A dose of fetish. Good friends. An incomparable muse.
Dear friends of MLMM,
Welcome at a new episode of our weekly feature Heeding Haiku With … This week I have made it myself a little bit easier than I often do. I had a busy day at work so I am a bit tired, but because of that you don’t have to miss my weekly feature.
Maybe you know that I am hosting my own weblog about Japanese poetry and at that weblog I had a feature titled “revise that haiku”. In that feature I challenged my visitors to re-do, revise, a haiku by one of the classical haiku poets. And this week I will give you a haiku by a classical haiku poet to revise. And if you would like to write a haibun … well of course that’s possible, but you have to use your revised haiku.
The haiku I will give, you have to read and re-read a few times, because you have to relate to it and try to become one with it. You know … I think haiku is a symbiosis between the poet and his/her reader … so “building a relation with the scene in the haiku” is very important.
Here is the haiku to work with. It is a haiku by Basho “recorded” by Takarai Kikaku, one of his disciples:
[…] “Thus our master lived a happy life in his cottage, many people trying to help him; but one autumn day in the first year of Jyokyo, he decided to travel to his native place, remembering certain things he had left unsettled there. He was accompanied by Chiri on this journey, and visiting many places in Yamato, even went to the deepest part of Yoshino, where he wrote:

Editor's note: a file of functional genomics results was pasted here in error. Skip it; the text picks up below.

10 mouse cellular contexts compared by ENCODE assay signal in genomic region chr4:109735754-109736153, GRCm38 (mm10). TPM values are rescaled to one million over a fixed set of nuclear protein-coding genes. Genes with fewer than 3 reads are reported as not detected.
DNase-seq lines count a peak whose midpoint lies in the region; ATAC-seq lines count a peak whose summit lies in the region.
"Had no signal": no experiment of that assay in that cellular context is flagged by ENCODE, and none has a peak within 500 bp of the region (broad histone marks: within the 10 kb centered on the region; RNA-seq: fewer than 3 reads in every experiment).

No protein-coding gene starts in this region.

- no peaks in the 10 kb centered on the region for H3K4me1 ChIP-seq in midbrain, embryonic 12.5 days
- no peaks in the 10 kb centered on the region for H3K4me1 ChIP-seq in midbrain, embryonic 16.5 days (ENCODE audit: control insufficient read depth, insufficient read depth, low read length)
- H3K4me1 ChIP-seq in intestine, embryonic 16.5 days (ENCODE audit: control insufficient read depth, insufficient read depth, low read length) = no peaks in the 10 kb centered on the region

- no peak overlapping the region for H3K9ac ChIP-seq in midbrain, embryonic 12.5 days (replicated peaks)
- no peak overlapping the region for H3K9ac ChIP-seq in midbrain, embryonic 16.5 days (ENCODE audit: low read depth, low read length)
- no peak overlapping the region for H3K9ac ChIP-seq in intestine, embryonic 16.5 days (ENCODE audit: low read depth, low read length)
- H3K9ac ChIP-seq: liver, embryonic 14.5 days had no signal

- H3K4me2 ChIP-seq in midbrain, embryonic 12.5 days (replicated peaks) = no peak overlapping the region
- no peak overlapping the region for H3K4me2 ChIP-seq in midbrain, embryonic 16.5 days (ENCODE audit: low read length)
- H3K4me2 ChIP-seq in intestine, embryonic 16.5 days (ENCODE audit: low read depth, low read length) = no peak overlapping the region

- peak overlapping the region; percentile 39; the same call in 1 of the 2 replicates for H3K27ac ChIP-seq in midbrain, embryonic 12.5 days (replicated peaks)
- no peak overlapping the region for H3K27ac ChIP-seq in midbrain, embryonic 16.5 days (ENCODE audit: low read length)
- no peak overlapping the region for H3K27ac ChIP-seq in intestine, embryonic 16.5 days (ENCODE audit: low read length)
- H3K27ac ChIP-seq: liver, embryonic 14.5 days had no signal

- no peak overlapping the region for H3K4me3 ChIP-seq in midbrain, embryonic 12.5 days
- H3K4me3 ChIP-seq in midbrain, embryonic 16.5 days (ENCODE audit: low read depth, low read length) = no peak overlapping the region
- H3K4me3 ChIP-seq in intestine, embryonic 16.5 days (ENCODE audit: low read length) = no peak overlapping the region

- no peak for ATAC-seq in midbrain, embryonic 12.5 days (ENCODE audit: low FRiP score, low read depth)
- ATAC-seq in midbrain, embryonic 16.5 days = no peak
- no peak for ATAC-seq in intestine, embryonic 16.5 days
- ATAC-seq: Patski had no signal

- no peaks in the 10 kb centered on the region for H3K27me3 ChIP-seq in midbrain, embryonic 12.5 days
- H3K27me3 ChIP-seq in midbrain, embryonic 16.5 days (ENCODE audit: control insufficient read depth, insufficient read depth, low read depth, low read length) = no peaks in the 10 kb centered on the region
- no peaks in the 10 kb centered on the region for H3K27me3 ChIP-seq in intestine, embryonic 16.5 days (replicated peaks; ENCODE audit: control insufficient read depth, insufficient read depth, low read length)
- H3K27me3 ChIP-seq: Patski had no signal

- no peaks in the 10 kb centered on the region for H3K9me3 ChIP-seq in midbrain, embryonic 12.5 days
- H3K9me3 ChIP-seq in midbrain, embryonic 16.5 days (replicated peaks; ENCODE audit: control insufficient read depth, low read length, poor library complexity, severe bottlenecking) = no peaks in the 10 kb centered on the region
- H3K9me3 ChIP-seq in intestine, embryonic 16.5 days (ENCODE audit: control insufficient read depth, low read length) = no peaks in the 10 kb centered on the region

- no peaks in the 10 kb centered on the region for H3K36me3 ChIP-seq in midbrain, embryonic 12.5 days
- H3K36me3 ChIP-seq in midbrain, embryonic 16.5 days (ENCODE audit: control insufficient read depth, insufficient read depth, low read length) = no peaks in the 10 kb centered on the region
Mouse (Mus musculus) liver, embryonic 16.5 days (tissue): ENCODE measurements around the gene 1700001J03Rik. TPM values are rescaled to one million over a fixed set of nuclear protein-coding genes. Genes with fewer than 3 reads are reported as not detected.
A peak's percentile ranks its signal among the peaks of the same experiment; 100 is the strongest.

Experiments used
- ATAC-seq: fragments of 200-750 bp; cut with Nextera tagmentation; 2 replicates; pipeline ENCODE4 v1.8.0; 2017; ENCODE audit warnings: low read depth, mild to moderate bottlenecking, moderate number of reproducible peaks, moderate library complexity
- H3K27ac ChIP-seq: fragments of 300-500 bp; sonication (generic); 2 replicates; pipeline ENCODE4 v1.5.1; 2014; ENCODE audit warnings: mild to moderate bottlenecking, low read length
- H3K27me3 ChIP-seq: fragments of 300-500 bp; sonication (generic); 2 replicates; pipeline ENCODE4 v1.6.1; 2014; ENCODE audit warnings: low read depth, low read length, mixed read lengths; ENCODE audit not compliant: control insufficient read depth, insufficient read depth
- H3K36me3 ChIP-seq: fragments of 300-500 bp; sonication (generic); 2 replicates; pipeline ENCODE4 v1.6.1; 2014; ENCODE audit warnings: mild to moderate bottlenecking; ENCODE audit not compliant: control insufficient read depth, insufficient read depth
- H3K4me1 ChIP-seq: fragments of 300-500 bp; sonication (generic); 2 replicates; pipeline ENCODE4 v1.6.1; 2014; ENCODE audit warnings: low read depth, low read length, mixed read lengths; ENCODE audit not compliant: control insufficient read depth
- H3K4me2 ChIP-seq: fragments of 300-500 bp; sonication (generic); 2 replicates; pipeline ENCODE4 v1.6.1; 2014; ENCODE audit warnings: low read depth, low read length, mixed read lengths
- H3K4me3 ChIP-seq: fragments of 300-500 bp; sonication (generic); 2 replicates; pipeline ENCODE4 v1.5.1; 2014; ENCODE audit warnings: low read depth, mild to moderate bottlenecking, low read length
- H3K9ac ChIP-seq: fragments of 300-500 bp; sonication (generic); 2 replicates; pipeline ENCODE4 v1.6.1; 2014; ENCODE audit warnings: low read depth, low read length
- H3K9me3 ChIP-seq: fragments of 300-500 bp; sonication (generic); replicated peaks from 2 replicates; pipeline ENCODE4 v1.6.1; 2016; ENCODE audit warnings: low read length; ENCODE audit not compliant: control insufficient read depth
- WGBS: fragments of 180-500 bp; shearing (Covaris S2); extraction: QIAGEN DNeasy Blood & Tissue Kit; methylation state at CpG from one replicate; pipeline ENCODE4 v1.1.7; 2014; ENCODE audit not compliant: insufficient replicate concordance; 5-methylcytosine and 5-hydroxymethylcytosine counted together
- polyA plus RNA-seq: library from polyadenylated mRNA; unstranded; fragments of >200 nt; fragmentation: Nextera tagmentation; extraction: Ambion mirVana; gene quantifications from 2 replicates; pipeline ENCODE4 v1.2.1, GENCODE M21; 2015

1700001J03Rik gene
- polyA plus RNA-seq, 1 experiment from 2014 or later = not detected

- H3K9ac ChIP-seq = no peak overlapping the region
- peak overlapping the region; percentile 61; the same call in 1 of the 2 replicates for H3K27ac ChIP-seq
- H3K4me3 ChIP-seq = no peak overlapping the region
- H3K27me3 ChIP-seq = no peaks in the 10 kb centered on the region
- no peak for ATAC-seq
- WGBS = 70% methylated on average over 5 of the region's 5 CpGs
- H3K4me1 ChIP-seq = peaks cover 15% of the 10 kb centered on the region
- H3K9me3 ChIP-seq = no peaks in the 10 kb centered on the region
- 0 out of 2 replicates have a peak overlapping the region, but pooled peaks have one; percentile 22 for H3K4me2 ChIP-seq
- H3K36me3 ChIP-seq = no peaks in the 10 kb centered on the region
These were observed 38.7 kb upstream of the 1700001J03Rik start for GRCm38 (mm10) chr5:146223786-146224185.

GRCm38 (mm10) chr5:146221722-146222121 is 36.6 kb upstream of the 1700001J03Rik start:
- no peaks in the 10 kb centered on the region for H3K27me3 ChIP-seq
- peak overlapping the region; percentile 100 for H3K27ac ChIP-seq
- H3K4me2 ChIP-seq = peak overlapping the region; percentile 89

In these drops of dew
Let me wash as a trial
The dust of this world.
He started on his journey, dressed in his usual brown coat and wearing a cypress bark hat, writing a poem about ‘the severity of the noise of the hailstones beating’ against his hat. However, many people along the way tried to help him during his journey, knowing that he was a famous poet and that his poems were truly worth praising, so that in one poem, he compared himself to Chikusai. Indeed he plodded along in his life just like that famous quack doctor gifted with poetic talent, till everyone began to admire our master and regard him as the originator of the ‘true’ style. Many people from nearby villages and towns came on horseback to invite him to stay with them, and he did not have a single day to rest his mind. This consumed so much of his time and energy that at last he fell ill.”[…]
A beauty I would say and the “story” around it can help you to revise this haiku into another “masterpiece”.
When you have written your haiku, please TAG Heeding Haiku with Chèvrefeuille and Mindlovemisery’s Menagerie. Then add your link to the Mister Linky widget below.